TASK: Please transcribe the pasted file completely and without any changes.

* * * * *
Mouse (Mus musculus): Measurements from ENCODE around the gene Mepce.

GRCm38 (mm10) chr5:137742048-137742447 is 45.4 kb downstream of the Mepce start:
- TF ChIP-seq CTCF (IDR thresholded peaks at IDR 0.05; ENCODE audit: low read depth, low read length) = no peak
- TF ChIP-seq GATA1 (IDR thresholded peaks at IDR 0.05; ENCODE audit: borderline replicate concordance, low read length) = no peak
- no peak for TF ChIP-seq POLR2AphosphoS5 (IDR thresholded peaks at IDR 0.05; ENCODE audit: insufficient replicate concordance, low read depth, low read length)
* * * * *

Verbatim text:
Mouse (Mus musculus): Measurements from ENCODE around the gene Mepce.

GRCm38 (mm10) chr5:137742048-137742447 is 45.4 kb downstream of the Mepce start:
- TF ChIP-seq CTCF (IDR thresholded peaks at IDR 0.05; ENCODE audit: low read depth, low read length) = no peak
- TF ChIP-seq GATA1 (IDR thresholded peaks at IDR 0.05; ENCODE audit: borderline replicate concordance, low read length) = no peak
- no peak for TF ChIP-seq POLR2AphosphoS5 (IDR thresholded peaks at IDR 0.05; ENCODE audit: insufficient replicate concordance, low read depth, low read length)